Next morning, my last day in Bamberg, I went to the café Rondo once more and had a coffee and a small doughy croissant. The air was chilly, but the sun was out, and the café was busy and pleasant. I called over to the city archive to thank Herr Gehringer and to swap emails, but he was in a meeting so I left a note with his PA who I asked if there was an engineering school in Bamberg, and she told me that there was a history-of-construction department in an old building on Am Kranen, once a small dock serving the left arm of the Regnitz, just north of the street markets and the tourist district of the town.
While ambling along the deserted corridors of the university building, I came upon two vitrines filled with beautiful wooden models of timber trusses, illustrating the sorts of construction methods that would once have been used for pitched roofs on houses all over Bamberg and Bavaria. I then bumped into a young academic to whom I put a few questions about Gerber. He invited me into his office, where he furnished me with a number of contacts for professors in engineering who he knew to also have an interest in the history of the field. When I studied engineering, during the late-’90s in Aberdeen, almost nothing of the history of engineering was taught; the emphasis was wholly on preparing students for contemporary industry. I think this is the case in most universities in the UK and Ireland. It wasn’t until I left my career as an engineer in 2008, began writing, and returned to university to study fine art, that my curiosity opened. It was only then I learned about Peter Rice and became drawn into his strangely encouraging view of what engineering could be. It seems clear to me that in mainland Europe the history of engineering is a large part of an engineer’s education and this in turn contributes to how these engineers behave in the industry. I think Rice must have admired this feature and sought to emulate it in his work.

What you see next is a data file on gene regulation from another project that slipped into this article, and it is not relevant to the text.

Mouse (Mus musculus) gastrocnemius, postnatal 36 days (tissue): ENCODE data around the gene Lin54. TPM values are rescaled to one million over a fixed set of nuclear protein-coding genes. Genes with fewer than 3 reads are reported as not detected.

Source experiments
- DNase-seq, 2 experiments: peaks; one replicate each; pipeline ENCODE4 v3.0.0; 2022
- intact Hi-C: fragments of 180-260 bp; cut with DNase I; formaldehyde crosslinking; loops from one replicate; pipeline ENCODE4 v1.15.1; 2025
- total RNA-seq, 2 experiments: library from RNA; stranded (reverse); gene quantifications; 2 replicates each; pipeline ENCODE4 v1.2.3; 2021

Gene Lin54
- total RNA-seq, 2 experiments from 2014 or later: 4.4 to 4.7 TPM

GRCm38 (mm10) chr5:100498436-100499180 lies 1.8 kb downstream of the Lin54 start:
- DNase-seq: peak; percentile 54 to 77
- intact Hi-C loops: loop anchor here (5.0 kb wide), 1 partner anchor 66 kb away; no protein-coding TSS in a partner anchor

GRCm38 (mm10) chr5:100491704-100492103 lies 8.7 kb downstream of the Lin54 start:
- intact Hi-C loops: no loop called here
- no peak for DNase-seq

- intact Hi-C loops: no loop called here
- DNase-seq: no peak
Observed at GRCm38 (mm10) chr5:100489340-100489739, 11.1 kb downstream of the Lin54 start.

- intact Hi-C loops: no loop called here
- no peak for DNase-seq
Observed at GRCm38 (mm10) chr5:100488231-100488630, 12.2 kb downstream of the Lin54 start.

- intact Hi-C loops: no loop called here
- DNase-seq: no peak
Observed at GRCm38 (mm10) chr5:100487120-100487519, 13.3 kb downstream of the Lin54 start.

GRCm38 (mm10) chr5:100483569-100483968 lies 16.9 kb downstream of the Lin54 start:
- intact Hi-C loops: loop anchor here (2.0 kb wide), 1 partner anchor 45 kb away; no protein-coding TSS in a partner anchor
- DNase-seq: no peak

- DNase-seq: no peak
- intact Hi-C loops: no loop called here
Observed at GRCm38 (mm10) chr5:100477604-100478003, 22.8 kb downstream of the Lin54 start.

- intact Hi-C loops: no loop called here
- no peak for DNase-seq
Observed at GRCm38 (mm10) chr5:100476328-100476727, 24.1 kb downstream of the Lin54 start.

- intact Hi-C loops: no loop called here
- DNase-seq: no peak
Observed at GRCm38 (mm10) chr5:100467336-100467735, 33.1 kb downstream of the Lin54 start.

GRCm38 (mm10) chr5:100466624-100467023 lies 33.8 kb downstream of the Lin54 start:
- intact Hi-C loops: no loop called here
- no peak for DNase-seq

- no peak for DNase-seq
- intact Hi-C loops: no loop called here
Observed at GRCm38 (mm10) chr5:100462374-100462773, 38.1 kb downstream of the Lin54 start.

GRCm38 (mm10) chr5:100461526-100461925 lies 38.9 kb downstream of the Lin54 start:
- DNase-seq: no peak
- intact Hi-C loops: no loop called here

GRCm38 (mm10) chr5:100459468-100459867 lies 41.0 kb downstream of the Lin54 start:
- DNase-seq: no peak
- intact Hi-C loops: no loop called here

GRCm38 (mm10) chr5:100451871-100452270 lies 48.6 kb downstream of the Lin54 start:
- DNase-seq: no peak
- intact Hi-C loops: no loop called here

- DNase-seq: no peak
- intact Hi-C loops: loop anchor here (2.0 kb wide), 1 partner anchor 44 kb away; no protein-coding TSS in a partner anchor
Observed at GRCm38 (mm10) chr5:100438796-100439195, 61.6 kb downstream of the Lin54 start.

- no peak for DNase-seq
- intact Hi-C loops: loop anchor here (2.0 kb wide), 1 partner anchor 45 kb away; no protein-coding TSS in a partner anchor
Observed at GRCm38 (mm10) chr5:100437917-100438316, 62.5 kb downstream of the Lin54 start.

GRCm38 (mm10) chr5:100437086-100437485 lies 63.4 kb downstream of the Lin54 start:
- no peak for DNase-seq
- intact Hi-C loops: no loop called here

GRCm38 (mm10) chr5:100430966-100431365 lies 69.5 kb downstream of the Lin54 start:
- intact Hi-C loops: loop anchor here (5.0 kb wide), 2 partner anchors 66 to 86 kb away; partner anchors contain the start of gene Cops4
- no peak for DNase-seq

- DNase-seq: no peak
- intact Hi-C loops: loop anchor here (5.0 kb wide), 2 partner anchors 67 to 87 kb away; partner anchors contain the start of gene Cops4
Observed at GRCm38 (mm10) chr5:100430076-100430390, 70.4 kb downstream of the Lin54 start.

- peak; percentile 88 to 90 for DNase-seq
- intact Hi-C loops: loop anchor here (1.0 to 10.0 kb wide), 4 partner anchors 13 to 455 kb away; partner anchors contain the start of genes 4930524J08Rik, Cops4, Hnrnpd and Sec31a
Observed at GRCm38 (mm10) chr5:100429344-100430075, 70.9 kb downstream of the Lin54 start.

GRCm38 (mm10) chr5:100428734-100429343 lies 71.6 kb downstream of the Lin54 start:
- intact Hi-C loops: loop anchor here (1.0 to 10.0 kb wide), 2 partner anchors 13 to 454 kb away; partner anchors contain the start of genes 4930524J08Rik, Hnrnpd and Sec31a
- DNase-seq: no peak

After lunch, I went for a walk past the churches and chapels in the old part of the city, and on up through the steep, slim and winding streets towards the summit of the hill that overlooks Bamberg. Near the top stood an old observatory, a redbrick building with twin copper domes protruding from the rear and a walkway strung between them. At the front gate a sign indicated a half-mile walking route down the hill from the observatory. The route was designed in a way that scaled itself off the linear distances of the known Universe. By then it was sunny and warm so I walked down the road and was directed onto a sandy footpath leading through a forest where men were cutting down trees. The muffled hum and clatter of the chainsaws broke in a strangely pleasant way through the place. I passed many aluminium signposts telling me when I was passing ‘the Orion Nebula’, then ‘Kepler’s Supernova’, and so on, until I came upon the last sign where I was informed that the Universe at these sorts of outer reaches becomes mere light. Through a clearing in the trees the craggy sandstone hills that surround this area became visible. I pictured these slopes being cut open, broken out, and transferred into the ordered shapes that made up the town below. I thought how tiny the tactile world is within the spectrum of phenomena. When I turned back from this last sign I saw a dark-haired young man walking up the path towards me. He was somewhat overweight, perspiring, and out of breath. He looked confused. As we got closer I gestured over my shoulder at the sign and joked that he was nearing the end of the Universe. He frowned and I realised I must have phrased my comment incorrectly. He asked me if the path went all of the way through the forest, and I told him that I didn’t know, to which he shrugged, continued on past anyway, and wished me a good day.